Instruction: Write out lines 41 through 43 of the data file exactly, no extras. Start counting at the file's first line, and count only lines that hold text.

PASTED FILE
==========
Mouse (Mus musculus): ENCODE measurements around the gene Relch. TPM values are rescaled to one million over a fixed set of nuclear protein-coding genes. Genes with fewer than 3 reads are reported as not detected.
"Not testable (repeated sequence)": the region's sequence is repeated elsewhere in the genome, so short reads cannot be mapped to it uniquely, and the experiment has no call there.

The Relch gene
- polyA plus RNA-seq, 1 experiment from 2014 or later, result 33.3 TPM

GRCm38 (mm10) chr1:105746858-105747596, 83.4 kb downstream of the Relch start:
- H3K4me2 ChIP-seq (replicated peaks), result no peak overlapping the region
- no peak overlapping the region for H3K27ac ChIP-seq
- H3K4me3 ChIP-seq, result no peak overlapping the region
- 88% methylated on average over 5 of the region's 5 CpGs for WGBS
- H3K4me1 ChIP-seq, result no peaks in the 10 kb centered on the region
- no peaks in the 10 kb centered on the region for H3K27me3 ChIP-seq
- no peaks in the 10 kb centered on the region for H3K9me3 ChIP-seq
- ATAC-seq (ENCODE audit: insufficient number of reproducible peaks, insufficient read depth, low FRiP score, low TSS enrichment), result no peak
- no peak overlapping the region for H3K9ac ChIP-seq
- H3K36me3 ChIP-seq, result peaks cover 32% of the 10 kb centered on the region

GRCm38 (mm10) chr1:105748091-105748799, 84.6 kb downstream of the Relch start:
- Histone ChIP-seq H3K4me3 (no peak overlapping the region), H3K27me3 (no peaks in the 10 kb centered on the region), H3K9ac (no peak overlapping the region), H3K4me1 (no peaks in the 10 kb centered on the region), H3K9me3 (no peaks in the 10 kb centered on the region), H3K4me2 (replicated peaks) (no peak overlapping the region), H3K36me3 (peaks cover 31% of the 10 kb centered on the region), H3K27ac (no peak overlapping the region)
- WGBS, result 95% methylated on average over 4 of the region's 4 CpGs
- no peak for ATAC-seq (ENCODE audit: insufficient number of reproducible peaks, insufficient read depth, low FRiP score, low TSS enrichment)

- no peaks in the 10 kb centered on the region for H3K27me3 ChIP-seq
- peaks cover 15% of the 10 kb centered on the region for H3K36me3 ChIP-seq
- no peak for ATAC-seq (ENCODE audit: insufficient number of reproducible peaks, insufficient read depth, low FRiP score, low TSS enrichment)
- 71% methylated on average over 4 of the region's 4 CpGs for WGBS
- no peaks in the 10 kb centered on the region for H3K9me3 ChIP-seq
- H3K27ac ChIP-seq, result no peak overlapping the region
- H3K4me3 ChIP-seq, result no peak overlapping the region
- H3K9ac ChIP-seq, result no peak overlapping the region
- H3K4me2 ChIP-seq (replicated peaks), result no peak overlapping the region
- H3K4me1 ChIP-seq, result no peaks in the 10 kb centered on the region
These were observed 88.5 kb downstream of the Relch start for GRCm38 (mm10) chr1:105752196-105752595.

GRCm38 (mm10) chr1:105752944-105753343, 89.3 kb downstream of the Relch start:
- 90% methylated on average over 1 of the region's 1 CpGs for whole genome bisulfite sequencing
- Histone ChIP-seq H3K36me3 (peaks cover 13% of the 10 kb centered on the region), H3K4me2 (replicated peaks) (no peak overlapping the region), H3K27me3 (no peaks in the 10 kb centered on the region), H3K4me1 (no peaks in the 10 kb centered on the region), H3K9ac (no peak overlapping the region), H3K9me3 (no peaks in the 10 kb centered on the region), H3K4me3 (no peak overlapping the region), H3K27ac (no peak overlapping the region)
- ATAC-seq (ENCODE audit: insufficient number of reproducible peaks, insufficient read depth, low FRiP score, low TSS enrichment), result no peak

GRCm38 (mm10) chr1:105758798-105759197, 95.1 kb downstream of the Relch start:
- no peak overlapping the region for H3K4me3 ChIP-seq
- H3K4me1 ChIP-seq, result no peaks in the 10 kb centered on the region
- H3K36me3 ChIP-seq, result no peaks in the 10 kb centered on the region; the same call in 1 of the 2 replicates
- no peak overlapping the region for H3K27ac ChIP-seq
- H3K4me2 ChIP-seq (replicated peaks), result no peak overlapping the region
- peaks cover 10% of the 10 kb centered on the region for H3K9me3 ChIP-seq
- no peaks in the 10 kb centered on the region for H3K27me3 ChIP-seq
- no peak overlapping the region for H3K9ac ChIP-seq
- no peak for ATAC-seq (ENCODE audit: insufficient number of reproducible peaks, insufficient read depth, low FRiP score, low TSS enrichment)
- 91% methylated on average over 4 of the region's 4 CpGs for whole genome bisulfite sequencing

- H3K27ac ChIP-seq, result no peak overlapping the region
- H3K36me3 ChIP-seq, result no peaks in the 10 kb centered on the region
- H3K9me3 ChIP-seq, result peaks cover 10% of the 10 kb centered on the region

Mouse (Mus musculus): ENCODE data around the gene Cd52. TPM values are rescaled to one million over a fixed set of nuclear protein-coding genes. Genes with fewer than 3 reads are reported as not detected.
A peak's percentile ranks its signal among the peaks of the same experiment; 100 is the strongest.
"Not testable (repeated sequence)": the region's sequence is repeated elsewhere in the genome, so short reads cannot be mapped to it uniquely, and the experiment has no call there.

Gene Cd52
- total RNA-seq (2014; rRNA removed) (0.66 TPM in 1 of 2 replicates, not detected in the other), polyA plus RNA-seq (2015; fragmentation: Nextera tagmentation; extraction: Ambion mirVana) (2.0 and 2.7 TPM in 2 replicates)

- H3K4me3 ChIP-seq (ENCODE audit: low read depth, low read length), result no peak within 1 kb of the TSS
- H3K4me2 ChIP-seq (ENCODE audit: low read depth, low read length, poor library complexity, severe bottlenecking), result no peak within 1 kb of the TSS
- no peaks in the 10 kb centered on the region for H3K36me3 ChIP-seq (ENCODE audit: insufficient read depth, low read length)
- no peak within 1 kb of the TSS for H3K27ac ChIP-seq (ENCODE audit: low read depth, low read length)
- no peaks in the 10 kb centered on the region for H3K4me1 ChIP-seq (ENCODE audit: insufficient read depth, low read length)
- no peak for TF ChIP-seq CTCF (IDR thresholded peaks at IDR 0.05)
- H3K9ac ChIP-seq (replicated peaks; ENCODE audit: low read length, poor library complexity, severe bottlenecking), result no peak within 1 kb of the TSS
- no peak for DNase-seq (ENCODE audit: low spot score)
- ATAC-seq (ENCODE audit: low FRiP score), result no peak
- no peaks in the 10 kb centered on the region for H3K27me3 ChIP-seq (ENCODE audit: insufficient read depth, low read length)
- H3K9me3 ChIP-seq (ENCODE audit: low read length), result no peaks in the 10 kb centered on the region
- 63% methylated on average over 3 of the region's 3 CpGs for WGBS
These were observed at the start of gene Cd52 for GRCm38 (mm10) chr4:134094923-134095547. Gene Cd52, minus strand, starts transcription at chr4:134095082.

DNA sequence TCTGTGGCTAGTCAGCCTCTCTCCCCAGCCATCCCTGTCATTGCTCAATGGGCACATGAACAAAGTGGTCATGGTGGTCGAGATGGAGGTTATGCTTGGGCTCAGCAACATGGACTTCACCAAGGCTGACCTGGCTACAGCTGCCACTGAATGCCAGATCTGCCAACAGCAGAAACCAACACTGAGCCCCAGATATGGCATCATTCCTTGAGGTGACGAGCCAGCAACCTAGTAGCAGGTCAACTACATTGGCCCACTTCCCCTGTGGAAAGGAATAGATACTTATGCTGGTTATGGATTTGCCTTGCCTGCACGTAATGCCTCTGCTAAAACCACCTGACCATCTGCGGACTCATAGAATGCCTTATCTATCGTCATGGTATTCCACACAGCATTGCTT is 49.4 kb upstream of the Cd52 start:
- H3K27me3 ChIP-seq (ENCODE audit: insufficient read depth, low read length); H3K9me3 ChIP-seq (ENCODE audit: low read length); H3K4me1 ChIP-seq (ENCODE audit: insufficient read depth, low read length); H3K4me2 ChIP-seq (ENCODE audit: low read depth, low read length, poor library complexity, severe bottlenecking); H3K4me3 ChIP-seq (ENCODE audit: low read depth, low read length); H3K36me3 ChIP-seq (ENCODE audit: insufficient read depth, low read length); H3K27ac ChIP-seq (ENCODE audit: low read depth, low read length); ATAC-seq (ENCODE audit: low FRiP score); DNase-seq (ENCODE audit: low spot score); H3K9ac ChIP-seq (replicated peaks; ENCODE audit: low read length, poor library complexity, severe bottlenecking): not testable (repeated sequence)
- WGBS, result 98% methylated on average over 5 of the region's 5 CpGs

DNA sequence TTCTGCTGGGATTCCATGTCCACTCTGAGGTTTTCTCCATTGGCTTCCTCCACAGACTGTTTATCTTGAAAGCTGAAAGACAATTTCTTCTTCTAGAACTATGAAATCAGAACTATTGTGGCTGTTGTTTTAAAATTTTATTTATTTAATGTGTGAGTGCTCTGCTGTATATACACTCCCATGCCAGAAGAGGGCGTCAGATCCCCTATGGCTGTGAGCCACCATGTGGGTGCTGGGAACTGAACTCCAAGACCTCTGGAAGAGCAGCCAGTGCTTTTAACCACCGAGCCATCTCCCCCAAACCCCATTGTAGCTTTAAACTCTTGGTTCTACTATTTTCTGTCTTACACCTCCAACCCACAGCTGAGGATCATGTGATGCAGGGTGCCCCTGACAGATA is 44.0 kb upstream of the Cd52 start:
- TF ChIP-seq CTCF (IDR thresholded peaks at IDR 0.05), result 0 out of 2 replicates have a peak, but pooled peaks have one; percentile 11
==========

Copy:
- peaks cover 10% of the 10 kb centered on the region for H3K9me3 ChIP-seq
- no peaks in the 10 kb centered on the region for H3K27me3 ChIP-seq
- no peak overlapping the region for H3K9ac ChIP-seq